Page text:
The Business of Soccer
Gary Wright brought together the Savannah Magic and Coastal Georgia Soccer Association. In uniting a team, he united a community.
oaching in the United States for 20 years now, Gary Wright has been the glue binding Savannah United together since 2013 when he helped merge two local soccer clubs. After playing professional soccer in England starting at 18, a knee injury pushed Wright into coaching much earlier than expected.
Wright wasn’t new to the world of professional soccer when he got picked up by his hometown team, Torquay United. For the last 30 years neither his father nor grandfather had ever missed a match. Playing for Torquay gave him the opportunity to rival with premier teams in cup competitions on the field and eventually lead him to play for Yoevil Town, another professional soccer club in England that was ranked as a division two team. Unfortunately, in his late 20s, Wright suffered a knee injury. Much like in American sports, Wright says, “if you are lucky with injuries you can play through your thirties.” Wright wasn’t.
Refusing to let his injury cripple his love of the sport, Wright moved to Sweden for three years where he coached a youth program at the premier Swedish club, Vastra Frolunda and then later became one of the head coaches at Swedish division one club, Skovde A.I.K.
Toward the end of Wright’s time in Sweden, an American touring group attended the youth version of the World Cup, known as the Gothia Cup. As the group’s coach for the week, Wright befriended Southern Charm: Savannah’s, Daniel Eichholz’s father, Benny. At the time, Wright was coaching Daniel’s older brother, David.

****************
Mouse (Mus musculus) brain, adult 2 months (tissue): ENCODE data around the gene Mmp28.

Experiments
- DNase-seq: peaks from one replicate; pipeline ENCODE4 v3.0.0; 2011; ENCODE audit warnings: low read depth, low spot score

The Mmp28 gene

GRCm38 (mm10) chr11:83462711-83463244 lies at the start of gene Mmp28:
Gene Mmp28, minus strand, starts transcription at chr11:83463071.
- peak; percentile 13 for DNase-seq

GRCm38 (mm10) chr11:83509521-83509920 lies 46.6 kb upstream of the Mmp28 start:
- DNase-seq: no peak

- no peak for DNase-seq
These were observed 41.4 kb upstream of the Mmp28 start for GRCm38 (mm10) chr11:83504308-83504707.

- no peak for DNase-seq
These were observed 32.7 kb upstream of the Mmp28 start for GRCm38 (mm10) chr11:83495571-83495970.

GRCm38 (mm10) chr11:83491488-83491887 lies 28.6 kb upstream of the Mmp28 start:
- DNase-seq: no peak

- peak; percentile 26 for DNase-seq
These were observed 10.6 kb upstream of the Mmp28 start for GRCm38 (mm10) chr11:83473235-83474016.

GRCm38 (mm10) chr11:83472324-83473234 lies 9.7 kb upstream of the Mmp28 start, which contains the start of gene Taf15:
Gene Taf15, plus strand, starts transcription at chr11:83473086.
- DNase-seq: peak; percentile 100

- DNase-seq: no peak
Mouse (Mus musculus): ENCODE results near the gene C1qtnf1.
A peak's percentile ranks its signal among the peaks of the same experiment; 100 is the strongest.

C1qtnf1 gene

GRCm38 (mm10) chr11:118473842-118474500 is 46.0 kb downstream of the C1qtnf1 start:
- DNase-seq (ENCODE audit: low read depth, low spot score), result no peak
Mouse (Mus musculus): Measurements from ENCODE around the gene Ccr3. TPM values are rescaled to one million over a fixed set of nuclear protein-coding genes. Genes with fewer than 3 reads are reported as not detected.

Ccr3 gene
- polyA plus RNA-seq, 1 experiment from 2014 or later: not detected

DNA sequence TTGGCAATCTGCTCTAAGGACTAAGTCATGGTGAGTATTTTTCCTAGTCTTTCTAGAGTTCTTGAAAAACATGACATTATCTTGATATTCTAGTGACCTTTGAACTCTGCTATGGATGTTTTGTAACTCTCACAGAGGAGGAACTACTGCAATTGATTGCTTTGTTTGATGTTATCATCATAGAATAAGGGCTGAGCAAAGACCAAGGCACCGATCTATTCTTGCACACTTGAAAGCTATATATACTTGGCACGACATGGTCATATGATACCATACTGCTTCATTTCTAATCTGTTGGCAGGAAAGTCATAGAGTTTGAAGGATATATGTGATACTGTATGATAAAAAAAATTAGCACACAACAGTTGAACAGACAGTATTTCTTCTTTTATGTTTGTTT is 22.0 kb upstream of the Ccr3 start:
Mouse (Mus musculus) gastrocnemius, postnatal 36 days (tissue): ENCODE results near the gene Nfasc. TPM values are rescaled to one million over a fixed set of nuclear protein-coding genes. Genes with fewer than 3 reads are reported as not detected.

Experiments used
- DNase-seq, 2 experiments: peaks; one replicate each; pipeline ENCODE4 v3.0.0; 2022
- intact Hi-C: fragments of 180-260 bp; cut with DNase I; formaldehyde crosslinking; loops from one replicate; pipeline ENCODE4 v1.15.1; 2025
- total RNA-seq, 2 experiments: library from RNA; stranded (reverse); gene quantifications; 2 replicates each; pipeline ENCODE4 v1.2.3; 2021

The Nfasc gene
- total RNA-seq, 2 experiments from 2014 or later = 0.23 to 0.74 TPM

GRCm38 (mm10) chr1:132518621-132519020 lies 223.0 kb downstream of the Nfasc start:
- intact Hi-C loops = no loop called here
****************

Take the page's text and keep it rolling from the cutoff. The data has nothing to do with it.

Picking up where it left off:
Towards the end of the soccer season, Eichholz invited Wright to Savannah for four weeks to coach. After visiting America twice, Wright was set to leave his career in Sweden and move to America where he took over the local soccer club, Savannah Magic. Once he had run the club for a couple of years, Wright decided to merge with the Coastal Georgia Soccer Association to create Savannah United, a full-service soccer club. With more than 2,000 kids currently in the program, the club has found much of its success in combining the two entities. Wright says, “it was quite an easy transition to be fair and we felt that the name kind of unified things.”
In efforts to unite the community, Savannah United defines itself as more of a family club, teaching soccer to those who just learned to walk all the way to high school graduates. The club branches in age as well as skill, offering recreational as well as competitive and travel soccer.
Wright’s days continued to be filled with coaching as well as attending multiple tournaments every weekend. While some base Savannah United’s success on the size of their club, Wright prefers to mention both of their girl’s teams becoming the first to win the state championship in May. With around 2,000 players at all times, they’ve lost track of the trophies and awards they’ve won.
But that’s not to say they don’t continue to grow. Savannah United is currently in the process of building three new soccer fields as well as another complex by January and that’s just a few months in the making. Having coached players like Morgan Brian, who is currently on the on the US national team and Indy Vassilev, who is now playing at the Aston Villa professional club in England, Wright and the team at Savannah United hope to one day expand throughout the Southeast.•